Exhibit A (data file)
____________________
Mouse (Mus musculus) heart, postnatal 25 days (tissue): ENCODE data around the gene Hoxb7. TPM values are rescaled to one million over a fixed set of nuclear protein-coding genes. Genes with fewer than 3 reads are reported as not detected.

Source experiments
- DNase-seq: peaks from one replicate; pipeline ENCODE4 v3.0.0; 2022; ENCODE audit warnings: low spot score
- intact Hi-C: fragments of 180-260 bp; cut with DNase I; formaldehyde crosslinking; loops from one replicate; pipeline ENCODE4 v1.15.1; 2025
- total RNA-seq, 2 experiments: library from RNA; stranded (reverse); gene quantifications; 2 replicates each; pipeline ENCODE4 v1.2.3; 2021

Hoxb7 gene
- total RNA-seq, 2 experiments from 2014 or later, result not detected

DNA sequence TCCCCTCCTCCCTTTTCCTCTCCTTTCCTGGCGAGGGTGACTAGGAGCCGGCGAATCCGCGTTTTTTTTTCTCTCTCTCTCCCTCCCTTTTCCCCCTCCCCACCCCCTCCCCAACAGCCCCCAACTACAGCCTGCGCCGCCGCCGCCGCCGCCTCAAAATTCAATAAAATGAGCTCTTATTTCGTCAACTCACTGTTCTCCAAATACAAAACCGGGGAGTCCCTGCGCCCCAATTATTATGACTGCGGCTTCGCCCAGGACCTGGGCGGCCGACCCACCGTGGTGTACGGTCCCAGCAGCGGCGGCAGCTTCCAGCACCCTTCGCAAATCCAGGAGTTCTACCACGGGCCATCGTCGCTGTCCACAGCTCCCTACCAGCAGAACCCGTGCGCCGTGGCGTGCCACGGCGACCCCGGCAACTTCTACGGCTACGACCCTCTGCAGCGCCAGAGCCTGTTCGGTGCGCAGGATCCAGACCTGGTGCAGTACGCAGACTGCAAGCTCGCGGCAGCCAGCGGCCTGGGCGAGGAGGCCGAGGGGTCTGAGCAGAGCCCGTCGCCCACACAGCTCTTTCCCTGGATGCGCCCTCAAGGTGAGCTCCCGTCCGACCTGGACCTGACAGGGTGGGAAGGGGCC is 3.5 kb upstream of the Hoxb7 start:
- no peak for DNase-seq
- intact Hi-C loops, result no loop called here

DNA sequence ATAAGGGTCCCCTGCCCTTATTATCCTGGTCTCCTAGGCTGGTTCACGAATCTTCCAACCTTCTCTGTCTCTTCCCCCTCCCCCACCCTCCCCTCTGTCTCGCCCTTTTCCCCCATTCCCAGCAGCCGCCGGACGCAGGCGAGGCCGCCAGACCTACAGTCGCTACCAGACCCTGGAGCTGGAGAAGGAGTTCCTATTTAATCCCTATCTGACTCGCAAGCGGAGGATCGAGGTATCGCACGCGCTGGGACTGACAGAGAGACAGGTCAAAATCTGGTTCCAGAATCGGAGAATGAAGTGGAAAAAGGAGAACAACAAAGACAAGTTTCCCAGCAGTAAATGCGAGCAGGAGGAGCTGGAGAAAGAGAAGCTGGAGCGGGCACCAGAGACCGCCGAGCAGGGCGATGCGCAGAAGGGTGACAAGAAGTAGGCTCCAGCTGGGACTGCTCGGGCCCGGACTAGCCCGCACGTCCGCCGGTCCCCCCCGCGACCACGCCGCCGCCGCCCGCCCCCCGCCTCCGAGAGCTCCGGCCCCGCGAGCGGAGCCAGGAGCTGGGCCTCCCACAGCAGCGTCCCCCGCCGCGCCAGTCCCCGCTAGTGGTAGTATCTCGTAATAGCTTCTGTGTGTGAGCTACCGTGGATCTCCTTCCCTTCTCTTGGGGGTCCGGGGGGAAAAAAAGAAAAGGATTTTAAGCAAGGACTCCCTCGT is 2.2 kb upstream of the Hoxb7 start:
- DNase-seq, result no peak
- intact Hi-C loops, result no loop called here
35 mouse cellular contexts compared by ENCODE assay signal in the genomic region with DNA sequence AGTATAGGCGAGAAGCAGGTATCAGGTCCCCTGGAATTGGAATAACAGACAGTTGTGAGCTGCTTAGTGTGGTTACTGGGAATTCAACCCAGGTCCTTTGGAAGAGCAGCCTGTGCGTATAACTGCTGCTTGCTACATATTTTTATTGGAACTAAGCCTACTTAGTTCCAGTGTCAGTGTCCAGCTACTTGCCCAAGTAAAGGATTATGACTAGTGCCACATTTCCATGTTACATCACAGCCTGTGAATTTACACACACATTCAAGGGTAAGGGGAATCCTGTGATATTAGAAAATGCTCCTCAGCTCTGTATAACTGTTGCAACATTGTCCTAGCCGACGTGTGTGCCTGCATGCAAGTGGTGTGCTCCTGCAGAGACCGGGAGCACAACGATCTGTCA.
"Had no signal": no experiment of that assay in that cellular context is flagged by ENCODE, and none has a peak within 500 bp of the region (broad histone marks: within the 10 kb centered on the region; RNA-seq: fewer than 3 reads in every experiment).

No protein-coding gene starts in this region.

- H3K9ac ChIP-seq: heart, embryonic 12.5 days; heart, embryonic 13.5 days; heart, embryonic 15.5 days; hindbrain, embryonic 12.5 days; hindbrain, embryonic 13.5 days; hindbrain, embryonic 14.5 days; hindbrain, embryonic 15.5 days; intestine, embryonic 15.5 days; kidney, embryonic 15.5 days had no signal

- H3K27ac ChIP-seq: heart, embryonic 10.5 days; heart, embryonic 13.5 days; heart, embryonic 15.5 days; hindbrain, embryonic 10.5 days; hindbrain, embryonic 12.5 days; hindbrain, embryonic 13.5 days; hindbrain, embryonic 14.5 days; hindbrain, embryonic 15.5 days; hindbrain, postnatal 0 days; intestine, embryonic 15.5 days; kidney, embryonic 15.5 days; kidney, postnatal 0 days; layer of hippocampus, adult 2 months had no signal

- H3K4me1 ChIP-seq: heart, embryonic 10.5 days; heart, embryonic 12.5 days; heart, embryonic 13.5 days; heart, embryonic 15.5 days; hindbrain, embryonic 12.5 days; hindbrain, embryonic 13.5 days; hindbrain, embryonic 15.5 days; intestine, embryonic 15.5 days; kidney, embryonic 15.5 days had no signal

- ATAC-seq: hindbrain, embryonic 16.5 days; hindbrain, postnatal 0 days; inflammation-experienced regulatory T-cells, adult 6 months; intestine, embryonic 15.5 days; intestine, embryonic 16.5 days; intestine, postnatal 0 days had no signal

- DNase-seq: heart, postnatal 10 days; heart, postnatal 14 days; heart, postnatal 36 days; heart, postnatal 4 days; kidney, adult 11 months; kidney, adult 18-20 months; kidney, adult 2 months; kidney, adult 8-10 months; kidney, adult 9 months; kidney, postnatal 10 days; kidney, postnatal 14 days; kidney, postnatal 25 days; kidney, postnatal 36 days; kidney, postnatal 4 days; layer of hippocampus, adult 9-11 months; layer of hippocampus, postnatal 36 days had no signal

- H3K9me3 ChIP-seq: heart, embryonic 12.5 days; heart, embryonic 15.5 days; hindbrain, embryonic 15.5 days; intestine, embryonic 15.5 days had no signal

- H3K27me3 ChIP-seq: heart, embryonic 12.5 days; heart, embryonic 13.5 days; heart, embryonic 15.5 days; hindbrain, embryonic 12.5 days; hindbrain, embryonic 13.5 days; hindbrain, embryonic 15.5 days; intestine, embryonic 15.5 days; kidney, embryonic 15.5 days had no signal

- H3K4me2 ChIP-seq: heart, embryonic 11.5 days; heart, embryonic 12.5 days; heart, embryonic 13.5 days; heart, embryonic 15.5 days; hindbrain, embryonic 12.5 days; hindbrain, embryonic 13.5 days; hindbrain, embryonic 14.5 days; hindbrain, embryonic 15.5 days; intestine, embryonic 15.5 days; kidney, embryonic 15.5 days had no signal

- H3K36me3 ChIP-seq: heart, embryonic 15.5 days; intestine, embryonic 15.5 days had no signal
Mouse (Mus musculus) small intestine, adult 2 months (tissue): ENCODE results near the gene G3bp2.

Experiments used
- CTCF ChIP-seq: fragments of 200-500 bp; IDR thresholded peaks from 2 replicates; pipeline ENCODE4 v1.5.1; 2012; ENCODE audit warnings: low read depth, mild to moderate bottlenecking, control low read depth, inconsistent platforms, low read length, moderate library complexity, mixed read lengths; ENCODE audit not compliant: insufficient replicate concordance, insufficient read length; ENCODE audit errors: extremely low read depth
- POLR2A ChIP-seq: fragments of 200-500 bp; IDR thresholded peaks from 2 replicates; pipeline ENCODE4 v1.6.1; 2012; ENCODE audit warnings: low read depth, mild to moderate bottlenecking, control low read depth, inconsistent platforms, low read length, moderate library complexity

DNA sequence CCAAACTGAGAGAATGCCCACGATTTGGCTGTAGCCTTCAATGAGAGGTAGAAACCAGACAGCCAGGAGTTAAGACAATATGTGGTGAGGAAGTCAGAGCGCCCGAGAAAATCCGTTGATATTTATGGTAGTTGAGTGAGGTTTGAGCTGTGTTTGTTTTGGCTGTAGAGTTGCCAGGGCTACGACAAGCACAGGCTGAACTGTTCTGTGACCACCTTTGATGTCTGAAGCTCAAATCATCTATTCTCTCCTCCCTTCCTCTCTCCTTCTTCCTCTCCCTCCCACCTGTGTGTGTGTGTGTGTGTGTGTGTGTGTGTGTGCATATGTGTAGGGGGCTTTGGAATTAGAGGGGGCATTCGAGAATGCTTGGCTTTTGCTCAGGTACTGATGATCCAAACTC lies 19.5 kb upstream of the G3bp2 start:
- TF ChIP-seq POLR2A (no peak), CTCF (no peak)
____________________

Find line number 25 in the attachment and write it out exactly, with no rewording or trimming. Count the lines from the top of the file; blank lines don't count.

- H3K36me3 ChIP-seq: heart, embryonic 15.5 days; intestine, embryonic 15.5 days had no signal